Does Plaque Cause Gums to Bleed


Bacteria (also known as plaque), tartar, food and dental work are the 4 main irritants that cause gums to bleed.

Plaque irritates the gums because it is a colony of harmful bacteria that make the gums raw and painful.

Plaque is the sticky, nearly invisible film of bacteria that continually forms in your mouth.  It’s the stuff that makes teeth “feel fuzzy” to the tongue and is most noticeable around areas that are missed when brushing.

Plaque builds up on:

  • the teeth
  • dental restorations (fillings, crowns, and dentures, for example)
  • the gums
  • the tongue

Plaque that is removed every 24 hours (usually the “easy to reach with a toothbrush” areas of your mouth) does little to no harm to your body, gums and teeth, but when plaque sticks to itself and feeds on carbohydrates it multiplies both in size and the amount of harmful bacteria.

As plaque is feeding on carbohydrates, it becomes very acidic.  The acid spike lasts for 20 minutes after you finish eating.

Side note:  This is why frequent snackers tend to get cavities.

As plaque builds up it becomes a yellowish film of tiny food particles and bacteria.  Plaque that sits for too long may look orange, green, grey, and let me tell you, when plaque sits and matures, PEE-YEW, that stuff is stinky!

Fermenting carbohydrates mainly feed plaque, not all carbohydrates ferment.

Fermenting carbohydrates include:

  • bread
  • pasta
  • cakes, cookies and pastries
  • soft drinks
  • candy
  • crackers, pretzels and potato chips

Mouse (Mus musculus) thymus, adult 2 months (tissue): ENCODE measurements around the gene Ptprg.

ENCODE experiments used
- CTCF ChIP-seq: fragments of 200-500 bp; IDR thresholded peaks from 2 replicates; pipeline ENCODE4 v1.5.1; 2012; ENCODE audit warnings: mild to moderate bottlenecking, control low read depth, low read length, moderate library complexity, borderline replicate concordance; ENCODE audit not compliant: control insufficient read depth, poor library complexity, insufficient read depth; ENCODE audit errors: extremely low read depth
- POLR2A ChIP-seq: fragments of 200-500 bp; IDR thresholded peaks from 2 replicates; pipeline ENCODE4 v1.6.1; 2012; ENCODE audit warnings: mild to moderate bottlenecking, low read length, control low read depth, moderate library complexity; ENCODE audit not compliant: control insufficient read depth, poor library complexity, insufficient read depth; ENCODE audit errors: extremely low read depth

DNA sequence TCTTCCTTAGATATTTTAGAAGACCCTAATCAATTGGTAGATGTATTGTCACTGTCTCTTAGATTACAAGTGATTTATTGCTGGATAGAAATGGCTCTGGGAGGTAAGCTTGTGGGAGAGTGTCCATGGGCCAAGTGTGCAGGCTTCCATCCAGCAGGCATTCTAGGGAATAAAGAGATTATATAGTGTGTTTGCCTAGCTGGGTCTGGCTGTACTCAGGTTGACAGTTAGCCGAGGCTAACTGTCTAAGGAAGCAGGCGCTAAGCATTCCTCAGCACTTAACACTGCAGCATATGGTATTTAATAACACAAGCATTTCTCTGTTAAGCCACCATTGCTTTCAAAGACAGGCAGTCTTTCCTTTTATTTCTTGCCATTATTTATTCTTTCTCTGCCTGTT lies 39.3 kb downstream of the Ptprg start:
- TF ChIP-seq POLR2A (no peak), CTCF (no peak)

• bananas
  • breakfast cereals and
  • rice
  • potatoes

So the reasons that plaque causes your gums to bleed are:

  1. plaque is live bacteria that irritates the gums.
  2. the acids that are produced when the bacteria in plaque are feeding is also causing irritation to the gums.
  3. plaque sticks on to the tooth, but irritates the gums which is why this becomes such an issue; the body cannot push out the plaque because it is stuck to the tooth.
  4. as plaque multiplies and grows it causes the gum tissue and bone to pull away from the irritant, this causes what is called “deeper pockets” or “bone loss”.

*Important takeaway:  Plaque only becomes an issue when it sits for too long and starts to party with other plaque; they get messy, they multiply, they go crazy and wreak havoc. 

A toothbrush used effectively can be the greatest tool that you can use in your mouth.  Why?  Because, the plaque that removal happens when the toothbrush bristles cleans each area of the tooth and massages the gums at the gums at the same time is mostly what you need.

When the plaque is gone, the bleeding goes away.

Knowing how to adapt your toothbrush to each area is the key to good plaque control….yes, it really is that easy!

Watch yourself in the mirror the next time you brush.  Do you pay special attention and make sure that you get to all of the areas of your tooth and gums, or are you on autopilot and use the same routine each time?

Leave a comment, and let me know if this has sparked any thought with you?  I know it’s against the grain, but it really can be that easy if you know what to use, and more importantly how to use it.

If you want to learn more about how to control plaque and bleeding gums, the please visit